Almonds and O.J. When I was in school, I had a government teacher named Guy McCombs who advocated a handful of almonds and a glass of orange juice before big tests, and I really think it worked. I'm kind of allergic to O.J., though, so I have to really want it. Guy was a great teacher, and an interesting character. I think he's an Alabama lawyer now.

6. You're proud of this accomplishment, but why?

If you mean the accomplishment of having a great job, then yes, I am proud. I spent my early years in a single-wide trailer in my grandmother's front yard, and I'm now able to pay all my bills with work I'd do for free. I need an infomercial.

7. You want to be remembered for...?

At least a week. It'll take that long to gather up all my stuff.

8. Of those who've come before, the most inspirational are?

Kurt Vonnegut. Dr. King, of course. Folks like Ben Franklin and Thomas Edison. Inventors amaze me. When I'm on tour, I find myself often stopping to consider how much has been built by man. Just when you think you've accomplished something, you flip a light switch...

9. The creative masterpiece you wish bore your signature?

Midnight's Children by Salman Rushdie. I think that's my favorite novel. There's so much going on in that one, and it sparked my interest in a part of the world that I'd never really considered before.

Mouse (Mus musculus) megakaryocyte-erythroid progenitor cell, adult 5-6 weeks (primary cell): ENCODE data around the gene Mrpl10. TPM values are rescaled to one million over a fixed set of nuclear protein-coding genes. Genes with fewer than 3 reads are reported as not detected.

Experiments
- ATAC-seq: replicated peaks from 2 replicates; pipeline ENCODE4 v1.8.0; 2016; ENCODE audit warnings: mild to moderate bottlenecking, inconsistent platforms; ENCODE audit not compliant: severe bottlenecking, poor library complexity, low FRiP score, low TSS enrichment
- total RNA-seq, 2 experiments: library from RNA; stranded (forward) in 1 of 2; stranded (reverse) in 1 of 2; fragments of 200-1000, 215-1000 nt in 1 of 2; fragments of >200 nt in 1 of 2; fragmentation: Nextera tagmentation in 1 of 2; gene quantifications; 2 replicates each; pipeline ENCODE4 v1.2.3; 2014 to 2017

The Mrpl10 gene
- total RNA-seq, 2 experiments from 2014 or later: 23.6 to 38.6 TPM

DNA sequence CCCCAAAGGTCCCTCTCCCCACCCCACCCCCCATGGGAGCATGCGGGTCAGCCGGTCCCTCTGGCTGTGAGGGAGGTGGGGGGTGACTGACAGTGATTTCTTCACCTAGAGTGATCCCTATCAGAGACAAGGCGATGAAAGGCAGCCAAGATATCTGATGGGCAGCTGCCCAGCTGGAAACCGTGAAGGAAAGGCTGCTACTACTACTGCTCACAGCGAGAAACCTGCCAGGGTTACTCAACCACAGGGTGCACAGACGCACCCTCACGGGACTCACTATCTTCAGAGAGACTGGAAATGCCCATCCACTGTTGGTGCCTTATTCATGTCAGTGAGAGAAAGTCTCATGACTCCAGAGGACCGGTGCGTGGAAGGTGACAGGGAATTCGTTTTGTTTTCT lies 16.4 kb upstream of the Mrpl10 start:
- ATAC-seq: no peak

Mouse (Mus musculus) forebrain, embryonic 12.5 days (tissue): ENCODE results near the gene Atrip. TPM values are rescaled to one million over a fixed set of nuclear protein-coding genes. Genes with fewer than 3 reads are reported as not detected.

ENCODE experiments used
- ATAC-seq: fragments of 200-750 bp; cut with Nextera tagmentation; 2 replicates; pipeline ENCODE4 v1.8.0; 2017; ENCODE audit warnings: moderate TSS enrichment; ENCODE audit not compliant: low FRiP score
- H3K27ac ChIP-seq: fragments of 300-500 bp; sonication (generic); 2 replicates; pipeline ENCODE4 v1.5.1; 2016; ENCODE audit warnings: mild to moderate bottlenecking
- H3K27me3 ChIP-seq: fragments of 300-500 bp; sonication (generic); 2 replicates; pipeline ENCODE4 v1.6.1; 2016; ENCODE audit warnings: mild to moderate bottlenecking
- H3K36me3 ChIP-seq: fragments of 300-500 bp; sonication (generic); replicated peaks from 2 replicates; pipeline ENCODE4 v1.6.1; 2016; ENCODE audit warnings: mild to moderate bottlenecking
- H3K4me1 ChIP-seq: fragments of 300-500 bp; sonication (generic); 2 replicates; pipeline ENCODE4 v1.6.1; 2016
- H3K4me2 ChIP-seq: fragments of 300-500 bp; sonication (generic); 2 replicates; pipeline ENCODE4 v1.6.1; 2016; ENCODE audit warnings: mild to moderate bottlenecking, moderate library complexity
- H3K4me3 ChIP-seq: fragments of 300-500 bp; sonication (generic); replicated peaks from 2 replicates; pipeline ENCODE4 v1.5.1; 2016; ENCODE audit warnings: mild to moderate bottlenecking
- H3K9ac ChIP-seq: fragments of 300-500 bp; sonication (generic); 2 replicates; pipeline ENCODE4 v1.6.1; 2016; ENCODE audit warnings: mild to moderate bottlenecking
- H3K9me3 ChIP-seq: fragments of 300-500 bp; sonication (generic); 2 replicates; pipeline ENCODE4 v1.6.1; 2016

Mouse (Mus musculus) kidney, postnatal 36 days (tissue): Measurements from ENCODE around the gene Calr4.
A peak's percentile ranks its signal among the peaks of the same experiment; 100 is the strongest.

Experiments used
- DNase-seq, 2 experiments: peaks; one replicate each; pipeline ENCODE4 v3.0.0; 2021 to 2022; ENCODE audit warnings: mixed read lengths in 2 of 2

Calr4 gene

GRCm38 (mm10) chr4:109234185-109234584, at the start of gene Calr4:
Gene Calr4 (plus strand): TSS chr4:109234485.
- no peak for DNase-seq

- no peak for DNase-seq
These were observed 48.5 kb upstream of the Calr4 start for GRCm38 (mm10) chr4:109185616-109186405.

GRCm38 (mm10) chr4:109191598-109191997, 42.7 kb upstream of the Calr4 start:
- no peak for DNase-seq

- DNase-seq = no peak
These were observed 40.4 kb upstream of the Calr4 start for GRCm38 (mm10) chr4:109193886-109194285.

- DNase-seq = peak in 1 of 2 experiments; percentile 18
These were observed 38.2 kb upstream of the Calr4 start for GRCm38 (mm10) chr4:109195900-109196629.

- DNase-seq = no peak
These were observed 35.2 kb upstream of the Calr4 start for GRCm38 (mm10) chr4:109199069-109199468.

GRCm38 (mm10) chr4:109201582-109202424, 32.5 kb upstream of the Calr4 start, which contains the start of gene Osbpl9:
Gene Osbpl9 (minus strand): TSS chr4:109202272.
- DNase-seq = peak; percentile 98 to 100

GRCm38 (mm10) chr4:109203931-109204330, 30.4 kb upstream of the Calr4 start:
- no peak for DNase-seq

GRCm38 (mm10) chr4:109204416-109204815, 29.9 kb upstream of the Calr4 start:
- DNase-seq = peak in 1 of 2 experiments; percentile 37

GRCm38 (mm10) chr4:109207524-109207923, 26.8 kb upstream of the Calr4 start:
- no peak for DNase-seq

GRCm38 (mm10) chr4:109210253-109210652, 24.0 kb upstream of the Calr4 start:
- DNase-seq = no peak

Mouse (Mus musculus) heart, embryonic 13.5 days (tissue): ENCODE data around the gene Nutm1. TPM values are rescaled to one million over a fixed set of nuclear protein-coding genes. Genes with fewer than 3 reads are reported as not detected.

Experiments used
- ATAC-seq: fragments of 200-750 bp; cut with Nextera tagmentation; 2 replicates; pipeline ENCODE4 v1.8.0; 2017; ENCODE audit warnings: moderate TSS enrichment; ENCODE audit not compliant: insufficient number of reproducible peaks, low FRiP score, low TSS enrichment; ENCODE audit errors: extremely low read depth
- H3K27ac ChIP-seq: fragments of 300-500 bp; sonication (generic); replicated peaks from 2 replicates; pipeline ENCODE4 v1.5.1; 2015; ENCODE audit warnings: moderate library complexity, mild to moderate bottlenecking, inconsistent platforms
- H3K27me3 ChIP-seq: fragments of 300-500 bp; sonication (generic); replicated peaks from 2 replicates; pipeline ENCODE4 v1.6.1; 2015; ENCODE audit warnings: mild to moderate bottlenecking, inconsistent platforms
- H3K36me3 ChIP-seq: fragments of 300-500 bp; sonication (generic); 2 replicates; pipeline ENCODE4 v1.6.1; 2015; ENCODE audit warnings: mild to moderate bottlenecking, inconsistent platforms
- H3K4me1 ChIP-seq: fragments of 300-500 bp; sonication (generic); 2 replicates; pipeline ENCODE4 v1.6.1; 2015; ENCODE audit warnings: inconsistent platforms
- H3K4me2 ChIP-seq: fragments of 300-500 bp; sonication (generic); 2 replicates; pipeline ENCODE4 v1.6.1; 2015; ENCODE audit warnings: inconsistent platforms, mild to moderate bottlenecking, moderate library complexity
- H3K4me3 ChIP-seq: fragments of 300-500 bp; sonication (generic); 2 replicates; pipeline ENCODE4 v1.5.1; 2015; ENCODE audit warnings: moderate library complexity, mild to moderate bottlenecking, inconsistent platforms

10. Your hidden talents...?

I'm a halfway-decent pool player, and I could've been a great lawyer. I can argue with the best of them.

11. The best piece of advice you actually followed?

"Nothing in the world can take the place of Persistence. Talent will not; nothing is more common than unsuccessful men with talent. Genius will not; unrewarded genius is almost a proverb. Education will not; the world is full of educated derelicts. Persistence and determination alone are omnipotent. The slogan 'Press On' has solved and always will solve the problems of the human race". -- Calvin Coolidge

12. The best thing you ever bought, stole, or borrowed?

The Ford Econoline E350 passenger van. I've bought and I've borrowed. Maybe the finest automobile ever made.